One of the questions regarding the 2012 season is the condition of upcoming junior linebacker C.J. Mosley, who had one of the highlight plays of the BCS National Championship Game when he intercepted a pass thrown by LSU's Jordan Jefferson, and who was carted from the field after suffering a dislocated hip.

Upcoming senior linebacker Nico Nico Johnson met with reporters following Saturday's celebration event and was asked about Mosley. "He's doing fine," Johnson said. "He's walking. He just had a dislocated hip."

Repeat: "He just had a dislocated hip."

The Tuscaloosa News does an excellent job of football coverage and the newspaper's advertising department is excellent in putting together special sections to keep the sports reporters busy. A half page ad in the newspaper's special section on the national championship celebration was from Kent State University, where Nick and Terry Saban earned two degrees each. An accompanying photo in the ad showing Nick Saban as a Golden Flash (number 12) looked like his helmet didn't have a facemask. Closer inspection revealed he wasn't wearing a helmet; that was a thick mane of black hair.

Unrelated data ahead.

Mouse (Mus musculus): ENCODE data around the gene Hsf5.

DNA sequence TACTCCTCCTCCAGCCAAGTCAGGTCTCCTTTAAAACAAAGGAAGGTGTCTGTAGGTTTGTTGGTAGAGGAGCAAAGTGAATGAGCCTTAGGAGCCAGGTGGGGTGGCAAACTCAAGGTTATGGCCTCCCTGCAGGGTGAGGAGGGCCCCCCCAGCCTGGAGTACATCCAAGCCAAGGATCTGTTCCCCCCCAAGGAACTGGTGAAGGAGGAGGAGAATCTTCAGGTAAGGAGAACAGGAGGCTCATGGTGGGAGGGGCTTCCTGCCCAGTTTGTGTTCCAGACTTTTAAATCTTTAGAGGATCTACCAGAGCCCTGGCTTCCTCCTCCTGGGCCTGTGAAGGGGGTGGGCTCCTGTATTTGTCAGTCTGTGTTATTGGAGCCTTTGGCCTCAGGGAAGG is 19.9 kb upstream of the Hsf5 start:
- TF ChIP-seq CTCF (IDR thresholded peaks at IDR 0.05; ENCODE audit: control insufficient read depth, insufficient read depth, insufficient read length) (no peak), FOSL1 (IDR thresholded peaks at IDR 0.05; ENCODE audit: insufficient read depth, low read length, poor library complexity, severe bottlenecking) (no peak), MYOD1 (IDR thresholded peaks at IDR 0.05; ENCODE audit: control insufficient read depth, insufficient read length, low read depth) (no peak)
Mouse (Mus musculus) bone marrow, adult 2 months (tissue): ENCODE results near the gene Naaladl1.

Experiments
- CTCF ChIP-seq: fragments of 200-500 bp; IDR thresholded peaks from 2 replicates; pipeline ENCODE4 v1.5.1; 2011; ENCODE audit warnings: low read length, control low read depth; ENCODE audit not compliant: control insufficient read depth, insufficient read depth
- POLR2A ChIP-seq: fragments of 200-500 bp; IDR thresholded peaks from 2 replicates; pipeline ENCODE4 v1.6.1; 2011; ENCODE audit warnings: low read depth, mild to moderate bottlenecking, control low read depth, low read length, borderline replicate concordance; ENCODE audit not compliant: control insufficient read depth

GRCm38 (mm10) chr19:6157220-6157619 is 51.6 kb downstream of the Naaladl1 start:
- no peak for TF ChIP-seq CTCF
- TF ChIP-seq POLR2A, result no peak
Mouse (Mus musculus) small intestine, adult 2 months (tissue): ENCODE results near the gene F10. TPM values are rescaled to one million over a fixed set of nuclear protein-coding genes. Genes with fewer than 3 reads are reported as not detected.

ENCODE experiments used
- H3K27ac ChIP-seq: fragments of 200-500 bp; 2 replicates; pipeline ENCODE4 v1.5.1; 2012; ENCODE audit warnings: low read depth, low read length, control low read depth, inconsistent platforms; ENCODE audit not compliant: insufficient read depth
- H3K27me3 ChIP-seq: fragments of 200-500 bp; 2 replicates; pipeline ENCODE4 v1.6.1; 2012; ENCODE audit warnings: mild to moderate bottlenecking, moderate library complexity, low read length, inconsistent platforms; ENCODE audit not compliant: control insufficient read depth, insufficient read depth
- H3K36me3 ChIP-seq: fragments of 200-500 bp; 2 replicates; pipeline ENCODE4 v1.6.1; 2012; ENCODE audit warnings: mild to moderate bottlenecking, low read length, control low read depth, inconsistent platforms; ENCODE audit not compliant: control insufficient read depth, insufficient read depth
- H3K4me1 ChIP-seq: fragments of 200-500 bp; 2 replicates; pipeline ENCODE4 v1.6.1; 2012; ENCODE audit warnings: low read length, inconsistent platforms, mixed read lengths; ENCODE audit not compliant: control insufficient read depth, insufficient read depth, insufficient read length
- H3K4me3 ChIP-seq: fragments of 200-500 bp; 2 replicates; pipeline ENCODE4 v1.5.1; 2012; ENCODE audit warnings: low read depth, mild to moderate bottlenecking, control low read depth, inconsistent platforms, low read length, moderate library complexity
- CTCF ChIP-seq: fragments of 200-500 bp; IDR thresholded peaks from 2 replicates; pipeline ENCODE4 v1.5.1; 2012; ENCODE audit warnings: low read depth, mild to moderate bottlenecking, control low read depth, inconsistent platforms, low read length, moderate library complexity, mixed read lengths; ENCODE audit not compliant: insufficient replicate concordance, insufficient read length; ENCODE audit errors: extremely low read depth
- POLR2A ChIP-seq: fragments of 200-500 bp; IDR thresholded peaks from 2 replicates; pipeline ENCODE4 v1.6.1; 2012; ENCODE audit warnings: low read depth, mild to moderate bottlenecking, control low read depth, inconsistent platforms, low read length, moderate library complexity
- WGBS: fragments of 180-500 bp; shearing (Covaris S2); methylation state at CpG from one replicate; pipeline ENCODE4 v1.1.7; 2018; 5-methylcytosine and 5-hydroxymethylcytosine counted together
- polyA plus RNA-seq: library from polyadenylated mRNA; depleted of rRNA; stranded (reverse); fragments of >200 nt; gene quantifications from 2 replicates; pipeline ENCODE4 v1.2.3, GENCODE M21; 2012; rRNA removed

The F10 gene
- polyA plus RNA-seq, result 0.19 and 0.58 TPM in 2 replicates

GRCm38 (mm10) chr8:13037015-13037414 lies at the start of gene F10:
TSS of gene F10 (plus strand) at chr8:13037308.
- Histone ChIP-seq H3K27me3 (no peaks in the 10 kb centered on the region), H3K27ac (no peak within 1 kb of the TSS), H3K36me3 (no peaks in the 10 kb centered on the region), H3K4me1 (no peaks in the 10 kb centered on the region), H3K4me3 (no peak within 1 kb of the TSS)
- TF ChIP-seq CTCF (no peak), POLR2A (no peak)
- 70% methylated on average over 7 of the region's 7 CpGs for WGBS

Just before the football celebration started, Alabama's basketball team was just getting over the disappointment of being unable to upset second ranked Kentucky in Lexington. The Crimson Tide of Coach Anthony Grant should be able to gain some confidence for that performance.

I don't know the4 first coach who bristled at the notion of a moral victory, but it has been picked up by everyone, and Tide basketball fans were among those "not into moral victories." It wasn't a moral victory. It was a loss. But that doesn't mean it was a loss on the same level as losing to Dayton, or even to Mississippi State on the road or Vanderbilt at home.

The "moral victory" concern seems to me to be on par with the coach adage of "We don't worry about what we can't control." Really. I can't control what goes on in Afghamistan, either, but that doesn't mean I don't worry about our service personnel there.

Speaking of basketball, I thought at least 10 Southeastern Conference coaches should have been at least as infuriated as I was following Alabama's loss to Vanderbilt Thursday night when the Commodores shot 29 free throws and Bama only 10 in Coleman Coliseum. After the game, Vanderbilt Coach Kevin Stallings smirked that he was disappointed in the free throws discrepancy. "We shot 44 against Georgia," he said. Kentucky is the only other SEC school that gets that favorable SEC officiating.

I was shocked when I saw that Mississippi State had upset Vandy in Nashville Saturday. .And I was astounded that Vandy had a free throw total of 5-9. That's the whole team for the whole game, plus overtime. I wondered if maybe the SEC officiating crew didn't show up. Perhaps the SEC officials will try to make it a level court.

Hey, we can dream can't we?